This special interest group is for professionals to connect and discuss all types of carbon-free power alternatives, including nuclear, renewable, tidal and more.

Bob Meinetz's picture
Nuclear Power Policy Activist Independent

I am a passionate advocate for the environment and nuclear energy. With the threat of climate change, I’ve embarked on a mission to help overcome the fears of nuclear energy. I’ve been active in...

  • Member since 2018
  • 6,979 items added with 239,334 views
  • Jul 8, 2021
  • 221 views

"It’s lighter than air, more common than carbon, and burns with a bang into a puff of pure water vapor. Some see it as an essential element in decarbonizing electricity, transportation, and even steelmaking. Hydrogen is easy to love—but, for some of the same reasons, hard to handle.

"Recently, pressure has been building to make more of this gas and to use it to move energy in a form that can burn in power plants and steel mills, energize fuel-cell vehicles and generators, and combine with captured carbon dioxide to make liquid fuels or solid plastics. Japan, Australia, Saudi Arabia, and other nations are touting hydrogen production as a near-term priority and a major element in their long-term plans to decarbonize their economies.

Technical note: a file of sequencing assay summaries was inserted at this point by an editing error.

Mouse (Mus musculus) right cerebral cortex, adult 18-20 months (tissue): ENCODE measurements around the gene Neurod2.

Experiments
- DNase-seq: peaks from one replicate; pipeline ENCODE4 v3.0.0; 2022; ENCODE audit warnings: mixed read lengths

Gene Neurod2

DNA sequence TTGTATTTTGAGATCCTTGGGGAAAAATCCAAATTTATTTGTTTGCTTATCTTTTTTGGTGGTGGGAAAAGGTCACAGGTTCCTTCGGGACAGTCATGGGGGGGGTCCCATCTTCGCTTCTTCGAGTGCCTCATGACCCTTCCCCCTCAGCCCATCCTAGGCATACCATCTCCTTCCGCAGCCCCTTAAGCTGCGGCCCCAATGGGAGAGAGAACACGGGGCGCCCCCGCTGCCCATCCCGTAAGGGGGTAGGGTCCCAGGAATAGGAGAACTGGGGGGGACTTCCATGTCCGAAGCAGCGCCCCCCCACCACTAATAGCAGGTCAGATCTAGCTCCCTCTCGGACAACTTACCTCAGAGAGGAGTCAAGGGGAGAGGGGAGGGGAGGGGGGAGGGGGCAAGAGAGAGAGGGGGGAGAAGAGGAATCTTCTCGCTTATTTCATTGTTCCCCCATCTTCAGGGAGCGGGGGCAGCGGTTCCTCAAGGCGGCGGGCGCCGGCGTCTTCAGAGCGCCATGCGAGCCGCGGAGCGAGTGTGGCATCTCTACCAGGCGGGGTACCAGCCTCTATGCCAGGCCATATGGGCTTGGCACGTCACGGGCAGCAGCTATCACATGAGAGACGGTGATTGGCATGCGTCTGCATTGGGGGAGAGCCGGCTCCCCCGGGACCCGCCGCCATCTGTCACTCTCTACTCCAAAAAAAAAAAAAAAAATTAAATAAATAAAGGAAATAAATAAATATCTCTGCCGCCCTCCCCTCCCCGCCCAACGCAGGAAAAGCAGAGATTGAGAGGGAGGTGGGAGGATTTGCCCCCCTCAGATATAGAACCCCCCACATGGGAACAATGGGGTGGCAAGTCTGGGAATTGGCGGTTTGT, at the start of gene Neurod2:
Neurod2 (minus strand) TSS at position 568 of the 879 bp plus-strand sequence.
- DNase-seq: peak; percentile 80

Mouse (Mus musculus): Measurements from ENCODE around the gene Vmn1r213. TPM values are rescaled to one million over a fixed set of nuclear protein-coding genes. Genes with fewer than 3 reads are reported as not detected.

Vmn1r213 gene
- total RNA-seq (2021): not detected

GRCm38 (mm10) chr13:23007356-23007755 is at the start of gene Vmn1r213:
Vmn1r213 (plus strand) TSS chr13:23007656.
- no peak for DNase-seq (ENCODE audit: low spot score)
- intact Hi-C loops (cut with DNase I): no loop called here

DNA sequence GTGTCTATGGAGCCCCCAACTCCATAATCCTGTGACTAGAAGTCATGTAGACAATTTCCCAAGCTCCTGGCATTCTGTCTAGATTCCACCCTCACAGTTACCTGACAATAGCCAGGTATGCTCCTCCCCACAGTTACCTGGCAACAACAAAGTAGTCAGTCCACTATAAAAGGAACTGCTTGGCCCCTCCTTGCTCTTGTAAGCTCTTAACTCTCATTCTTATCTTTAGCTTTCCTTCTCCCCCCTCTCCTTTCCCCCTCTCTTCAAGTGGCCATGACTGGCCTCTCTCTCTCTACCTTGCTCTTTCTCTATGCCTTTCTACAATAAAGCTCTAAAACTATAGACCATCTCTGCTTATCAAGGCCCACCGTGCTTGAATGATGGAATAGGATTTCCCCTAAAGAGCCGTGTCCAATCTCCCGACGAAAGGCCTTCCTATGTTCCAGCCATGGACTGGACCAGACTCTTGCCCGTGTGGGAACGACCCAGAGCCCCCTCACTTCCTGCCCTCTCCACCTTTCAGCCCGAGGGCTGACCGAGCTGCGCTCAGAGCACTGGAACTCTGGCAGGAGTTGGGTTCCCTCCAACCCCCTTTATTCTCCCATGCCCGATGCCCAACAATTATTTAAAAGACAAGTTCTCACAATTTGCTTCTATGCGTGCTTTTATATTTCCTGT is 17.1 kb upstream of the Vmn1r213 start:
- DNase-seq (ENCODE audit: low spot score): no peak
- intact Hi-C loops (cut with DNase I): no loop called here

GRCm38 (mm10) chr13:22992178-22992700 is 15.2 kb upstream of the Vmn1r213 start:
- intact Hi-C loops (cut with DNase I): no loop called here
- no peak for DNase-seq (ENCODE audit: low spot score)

"In a recent seven-part series on “The race to scale-up green hydrogen,” the Financial Times examined some of the 228 large hydrogen projects—involving $300 billion in capital investment—that have been announced. Hydrogen is high in the hype cycle. But we’ve seen exuberant predictions before that hydrogen’s ascendance was imminent—the Bush administration was bullish on it in the early 2000s—only to see those promises disappear in a flash. Today, the same questions that burst the hydrogen bubble 20 years ago remain unanswered and controversial. Make it from what? Move it how? And at what cost?"

 

 

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